Regular: 15 left, 15 right. Also much different because the canoes are heavy. A little frustrating because its difficult to get it right as a group.


#29 Tue, 02/10/2009 - 7:45pm


Try to paddle as hard as you can and as fast as you can. After 30 minutes of doing this, try to find a pace that you can maintain for the rest of the race. If somebody should pass you at this point it is because they are better than you. If somebody should pass you in the last 20 minutes of the race it is because they are in better shape than you. If you pass a lot of people in the last 20 minutes of the race, you are either in great shape or you should have started faster. It really doesn't matter how much you are leaning forward or pushing on your legs to generate force. Once you learn how to paddle, it only depends on how hard you paddle and how long you can maintan it.
I have paddled with the best paddlers and have coached the best paddlers. The determination to succeed and not to be a failure is what separates the champions from the wannabees. In case you haven't noticed; the really top paddlers in this sport, Karel, Kai, Manny, Danny, Mael, Foti's, do not bother to give their opinions on the subjects in this post. They know what they have to do to succeed and are not interested in the speculation that goes on with the people who are still trying to figure it out.
If you really want to improve, keep it as simple as possible and don't try to reinvent the wheel.


#30 Tue, 02/10/2009 - 9:26pm


Thank you so much for that Tommy! I know and believe what you just said to be the truth and those are my main training principles. It does get fun to "talk story" about paddling on here though just because im so into paddling but I cant imagine actually trying to put alot of this info into practice while actually paddling. Its like a golf swing. There are a million different parts to the swing but in your mind you dont go through them while swinging.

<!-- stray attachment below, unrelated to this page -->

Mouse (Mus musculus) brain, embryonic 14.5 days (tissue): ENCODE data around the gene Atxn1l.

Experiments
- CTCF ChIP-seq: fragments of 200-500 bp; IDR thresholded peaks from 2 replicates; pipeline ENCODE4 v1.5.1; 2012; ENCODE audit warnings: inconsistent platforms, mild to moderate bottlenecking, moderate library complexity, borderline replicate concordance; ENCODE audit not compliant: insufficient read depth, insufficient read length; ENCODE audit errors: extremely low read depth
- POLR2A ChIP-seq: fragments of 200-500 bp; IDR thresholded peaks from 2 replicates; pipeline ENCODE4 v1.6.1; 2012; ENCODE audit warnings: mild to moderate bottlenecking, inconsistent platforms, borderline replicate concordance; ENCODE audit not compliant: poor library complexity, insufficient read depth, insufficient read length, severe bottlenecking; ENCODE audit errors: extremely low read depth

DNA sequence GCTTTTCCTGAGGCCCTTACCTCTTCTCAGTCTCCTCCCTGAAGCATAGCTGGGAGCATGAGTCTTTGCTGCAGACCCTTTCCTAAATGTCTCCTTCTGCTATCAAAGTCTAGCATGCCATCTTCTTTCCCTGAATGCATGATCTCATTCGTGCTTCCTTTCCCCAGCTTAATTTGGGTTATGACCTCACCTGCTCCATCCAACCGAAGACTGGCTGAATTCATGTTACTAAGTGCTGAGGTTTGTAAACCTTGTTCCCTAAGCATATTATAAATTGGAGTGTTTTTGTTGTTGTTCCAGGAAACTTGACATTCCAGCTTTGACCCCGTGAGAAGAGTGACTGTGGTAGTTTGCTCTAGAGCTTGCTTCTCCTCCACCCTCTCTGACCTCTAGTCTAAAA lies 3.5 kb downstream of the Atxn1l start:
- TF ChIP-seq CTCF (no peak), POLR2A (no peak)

time in the water
feel the boat movement
more time in the water


#31 Tue, 02/10/2009 - 10:48pm


great - thanks for the advice from the coaches.

( corrected typo)

Tommy, in case you haven't noticed - this seems a board for the people that are still figuring it out - that's why they post.

Average paddlers will generally post average advice; we all know where we place.

It would indeed be better if the experts gave their advice here.

Top surfski paddlers do not have a problem to communicate with the average guy at www.surfski.com.


#32 Thu, 02/12/2009 - 1:45pm


It is too bad that the top guys dont post on here although I can somewhat understand why. I think those guys do just what Tommy stated. They developed their strokes a long time ago and the majority of their time now is spent in conditioning and improving on their already incredible surfing skills. Ive got a guy giving me some good training guidance and after a few technique tweeks that I constantly work on hes always saying "look at the water, look at the water" and "feel the boat, feel the glide". "Listen to what the boat is telling you". Not, "rotate through the hip".


#33 Tue, 02/10/2009 - 11:01pm


Uncle Tommy,